Recently, a group of antifascists in Nyköping, Sweden succeeded in completely shutting down fascist activity in their city. This is an interview made by Antifa International with A., one of the Nyköping antifa, about how they did it:
1) Can you tell us a little bit about where you live?
We’re present in the city of Nyköping. It’s your regular city, nothing very special about it!
2) When did you notice that nazis were beginning to be a problem in your town? Was there a certain event or point that made you decide that you had to take action?
We decided to get together and do something ourselves when we started noticing an increase in fascist activities in our city and everywhere else, and to get this city as friendly and as discriminatory free as possible for the refugees that would be arriving.
4) When you decided to take anti-fascist action in your town, what concerns did you have?
Most of our concerns were with safety. Being masked up and dressed in black only gets you so far, and there were certain concerns with security officers and cops. Seeing as these “soldiers of odin” also are masked up, people had a bit of a fright when we started out, until we showed them where we stood whenever we were out.
5) How did you decide what action you should take? Did you research it first, or talk with other people?
We did a lot of research before! We actively follow this tumblr and have made use of a lot of the tips. We started out with first covering small areas with just stickers, but quickly moved on to street art, longer nights out and covering larger parts of the city with stickers in one go.
6) How did you find your fellow anti-fascists that you work with?
Most of those who are involved were interested in it before we got together. We’ve known each other for a while before we started out, so it was easier to quickly organize for us! (Interesting thing; One of those who is with us now approached us on the streets, in fear that we were nazis. They were very relieved when we told them that we were not, and got in contact with us later!)
7) What was your first action like?
Our first action was pretty short. There was a small area in the city that had quite a bit of fascist graffiti. We covered it and replaced it with antifascist slogans instead. This is what I see as our first BIG action at least!
8) Was there any reaction to your first action?
We don’t know the initial reaction of the people in the area, but it was up for a long time before authorities sanitized it.
9) What other actions have you done?
Most of our actions consist of spreading our presence to other parts of the city. We have a lot of stickers and it hasn’t been a problem to quickly cover areas with them. Occasionally we do street art. We are, however, planning a bigger action that will take place in a couple of weeks!
10) What has been the result of your actions?
The result has been amazing. In the beginning alot of our stickers were taken down, but right now? You can walk anywhere in the city and see our presence, which we are quite proud of!
11) How did the nazis react?
Not well. It mostly started when they covered our graffiti and we theirs, and that was pretty much it for several weeks. We ripped down their crap, and they ours, so we started to keep an eye out on when our stuff was taken down. When we eventually narrowed it down, we decided that we would confront them at their regular spots. It quickly escalated from there. What started as shouting in an alley ended in a fight. It lasted only a couple of minutes, but it was intense. We think that they started getting in more of their fascist friends from nearby towns, as their numbers grew for a little while and confrontations became regular for a while. Eventually they just stopped showing up, they stopped taking our stuff down, they stopped covering our graffiti. We haven’t seen them for over a month now. Good riddance, if you ask us!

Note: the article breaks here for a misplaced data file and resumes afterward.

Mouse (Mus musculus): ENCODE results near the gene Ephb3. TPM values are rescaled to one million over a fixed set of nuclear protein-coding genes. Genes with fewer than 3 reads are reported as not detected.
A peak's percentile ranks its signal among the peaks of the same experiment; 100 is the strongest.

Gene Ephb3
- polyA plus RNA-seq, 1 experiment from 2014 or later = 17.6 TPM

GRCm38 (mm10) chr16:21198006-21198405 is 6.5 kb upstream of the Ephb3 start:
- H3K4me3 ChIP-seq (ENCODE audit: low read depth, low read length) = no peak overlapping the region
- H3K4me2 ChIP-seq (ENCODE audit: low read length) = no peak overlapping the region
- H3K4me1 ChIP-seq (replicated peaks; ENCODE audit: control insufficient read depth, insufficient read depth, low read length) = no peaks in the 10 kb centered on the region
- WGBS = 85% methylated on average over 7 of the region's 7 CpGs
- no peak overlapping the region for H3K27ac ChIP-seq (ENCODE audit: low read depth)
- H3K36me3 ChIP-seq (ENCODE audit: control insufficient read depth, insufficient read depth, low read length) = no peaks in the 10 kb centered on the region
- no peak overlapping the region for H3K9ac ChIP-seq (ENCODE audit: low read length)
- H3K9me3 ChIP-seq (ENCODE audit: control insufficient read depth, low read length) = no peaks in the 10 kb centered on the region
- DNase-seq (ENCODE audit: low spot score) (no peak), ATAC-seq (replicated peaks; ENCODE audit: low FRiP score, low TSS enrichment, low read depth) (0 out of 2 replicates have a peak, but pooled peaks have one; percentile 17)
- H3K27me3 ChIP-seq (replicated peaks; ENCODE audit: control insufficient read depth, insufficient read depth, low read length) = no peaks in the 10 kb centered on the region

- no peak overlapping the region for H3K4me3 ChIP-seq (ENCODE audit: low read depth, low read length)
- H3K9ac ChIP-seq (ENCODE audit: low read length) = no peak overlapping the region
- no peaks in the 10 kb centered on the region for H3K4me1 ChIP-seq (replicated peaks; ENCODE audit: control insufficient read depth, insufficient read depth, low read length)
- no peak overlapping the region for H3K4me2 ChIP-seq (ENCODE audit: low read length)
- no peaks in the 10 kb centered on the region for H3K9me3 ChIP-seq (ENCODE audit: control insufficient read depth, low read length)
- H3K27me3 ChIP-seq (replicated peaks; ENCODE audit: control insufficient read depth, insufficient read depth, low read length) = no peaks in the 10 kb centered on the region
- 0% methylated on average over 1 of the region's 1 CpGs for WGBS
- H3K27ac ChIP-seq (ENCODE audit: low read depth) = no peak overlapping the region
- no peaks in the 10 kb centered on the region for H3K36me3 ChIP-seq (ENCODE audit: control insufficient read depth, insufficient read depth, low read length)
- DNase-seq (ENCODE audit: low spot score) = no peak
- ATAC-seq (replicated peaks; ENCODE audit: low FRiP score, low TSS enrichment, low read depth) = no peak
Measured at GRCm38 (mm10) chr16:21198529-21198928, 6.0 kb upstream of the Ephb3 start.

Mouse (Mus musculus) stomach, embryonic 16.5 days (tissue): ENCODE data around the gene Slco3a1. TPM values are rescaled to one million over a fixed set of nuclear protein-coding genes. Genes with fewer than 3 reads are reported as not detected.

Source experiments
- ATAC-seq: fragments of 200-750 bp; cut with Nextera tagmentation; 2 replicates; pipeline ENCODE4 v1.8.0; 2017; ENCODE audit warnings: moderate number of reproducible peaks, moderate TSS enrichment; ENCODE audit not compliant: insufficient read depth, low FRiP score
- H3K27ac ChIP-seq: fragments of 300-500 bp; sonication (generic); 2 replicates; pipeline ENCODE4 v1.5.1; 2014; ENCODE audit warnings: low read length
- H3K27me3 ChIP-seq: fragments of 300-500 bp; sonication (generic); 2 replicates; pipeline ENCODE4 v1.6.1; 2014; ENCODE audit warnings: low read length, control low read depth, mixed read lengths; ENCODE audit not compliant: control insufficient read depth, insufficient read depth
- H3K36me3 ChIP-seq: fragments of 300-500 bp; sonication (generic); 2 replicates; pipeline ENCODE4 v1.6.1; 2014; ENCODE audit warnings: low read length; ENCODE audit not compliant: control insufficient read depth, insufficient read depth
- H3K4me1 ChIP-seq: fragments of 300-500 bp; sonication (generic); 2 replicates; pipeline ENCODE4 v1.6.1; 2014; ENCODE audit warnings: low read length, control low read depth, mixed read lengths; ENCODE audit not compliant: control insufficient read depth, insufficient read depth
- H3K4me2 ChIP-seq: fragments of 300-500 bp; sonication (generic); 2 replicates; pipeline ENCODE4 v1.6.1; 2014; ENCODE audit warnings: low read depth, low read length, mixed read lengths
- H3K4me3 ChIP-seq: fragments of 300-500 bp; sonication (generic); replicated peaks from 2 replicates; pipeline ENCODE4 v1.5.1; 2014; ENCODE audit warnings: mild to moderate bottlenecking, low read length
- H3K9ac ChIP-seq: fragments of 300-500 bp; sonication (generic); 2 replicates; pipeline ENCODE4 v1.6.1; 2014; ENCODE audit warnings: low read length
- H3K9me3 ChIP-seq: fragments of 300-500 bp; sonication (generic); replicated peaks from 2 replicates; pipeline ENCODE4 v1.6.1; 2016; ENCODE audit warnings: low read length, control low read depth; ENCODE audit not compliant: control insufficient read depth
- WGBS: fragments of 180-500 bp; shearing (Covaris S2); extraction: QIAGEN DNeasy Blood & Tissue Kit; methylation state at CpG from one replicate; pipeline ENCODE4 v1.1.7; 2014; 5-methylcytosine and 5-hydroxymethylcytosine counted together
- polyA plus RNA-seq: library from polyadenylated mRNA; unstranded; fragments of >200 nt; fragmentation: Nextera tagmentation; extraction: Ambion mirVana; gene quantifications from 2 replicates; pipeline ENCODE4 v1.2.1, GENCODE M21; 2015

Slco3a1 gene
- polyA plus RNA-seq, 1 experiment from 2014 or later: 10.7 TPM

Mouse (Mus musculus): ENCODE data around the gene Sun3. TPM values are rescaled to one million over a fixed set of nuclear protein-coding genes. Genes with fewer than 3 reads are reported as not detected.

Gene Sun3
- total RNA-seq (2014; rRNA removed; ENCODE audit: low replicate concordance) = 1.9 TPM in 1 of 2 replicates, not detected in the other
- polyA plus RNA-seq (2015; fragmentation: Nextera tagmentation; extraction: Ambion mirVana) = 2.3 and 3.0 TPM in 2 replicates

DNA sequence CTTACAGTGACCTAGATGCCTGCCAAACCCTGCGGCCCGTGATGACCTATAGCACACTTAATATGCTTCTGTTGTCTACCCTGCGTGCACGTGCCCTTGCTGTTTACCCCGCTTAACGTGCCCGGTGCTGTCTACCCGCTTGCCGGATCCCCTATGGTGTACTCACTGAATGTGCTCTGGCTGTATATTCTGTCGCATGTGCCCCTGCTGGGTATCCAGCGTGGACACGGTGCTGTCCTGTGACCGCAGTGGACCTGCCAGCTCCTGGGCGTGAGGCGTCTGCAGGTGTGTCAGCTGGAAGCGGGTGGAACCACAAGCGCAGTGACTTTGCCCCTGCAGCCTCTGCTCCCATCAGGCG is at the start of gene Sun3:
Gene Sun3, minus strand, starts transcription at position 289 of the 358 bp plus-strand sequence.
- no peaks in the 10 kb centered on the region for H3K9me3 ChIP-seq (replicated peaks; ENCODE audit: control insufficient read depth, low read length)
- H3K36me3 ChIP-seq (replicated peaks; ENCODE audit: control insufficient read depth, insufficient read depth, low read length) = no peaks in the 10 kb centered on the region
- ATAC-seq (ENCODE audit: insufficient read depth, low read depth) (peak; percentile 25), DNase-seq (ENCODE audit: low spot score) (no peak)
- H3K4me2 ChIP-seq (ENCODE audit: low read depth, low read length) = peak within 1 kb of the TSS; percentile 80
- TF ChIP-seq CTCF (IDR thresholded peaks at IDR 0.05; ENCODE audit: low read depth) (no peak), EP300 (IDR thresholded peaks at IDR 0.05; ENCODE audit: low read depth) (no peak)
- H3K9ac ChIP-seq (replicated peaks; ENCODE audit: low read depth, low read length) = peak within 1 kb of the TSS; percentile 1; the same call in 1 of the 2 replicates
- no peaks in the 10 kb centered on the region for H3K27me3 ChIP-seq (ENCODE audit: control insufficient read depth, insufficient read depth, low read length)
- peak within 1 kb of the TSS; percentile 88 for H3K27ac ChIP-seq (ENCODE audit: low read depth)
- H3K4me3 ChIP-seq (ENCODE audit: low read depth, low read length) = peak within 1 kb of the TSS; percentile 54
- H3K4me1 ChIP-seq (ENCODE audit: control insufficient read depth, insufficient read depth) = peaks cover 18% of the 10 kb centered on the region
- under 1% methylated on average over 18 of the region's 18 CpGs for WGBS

13) What is it like in your town now?
It feels safer. It’s definitely not perfect, but it’s safe. We’re glad to say that racism is often immediately confronted here now, and the local people (and us, of course) are doing a lot to make the refugees feel welcome. We try to organize fun things to do for them and with them, like football games, board games, as well as we try to encourage them and to inspire them. We try to make them feel safe enough that they can ask anyone for help without having to fear that they’re gonna be harassed by fascists.
14) What advice would you give to people in other towns that might want to do something about fascists or racists where they live?
Our advice is; organize! There are a lot of cities without an active antifa and/or antira presence, and the best thing to do to get it there, is to make it yourself. Even if you’re alone, just putting up small stickers or slogans can go a long way. Try to look among your friends to organize with first, as it is a lot easier when you can do this with a good friend, as there’s immediately a sense of trust between you. The most important thing that we think you should do is to show that there’s opposition! One little thing can snowball into something huge. Another important thing is to not take risks that you yourself are not comfortable with, or are prepared for. We always prepare ourselves for the worst, that way we have plans for most situations that we could get in. If you think that putting something up at that moment could get you in serious trouble, don’t do it. Your safety is also important.
This text was posted on the 5th of April, 2016.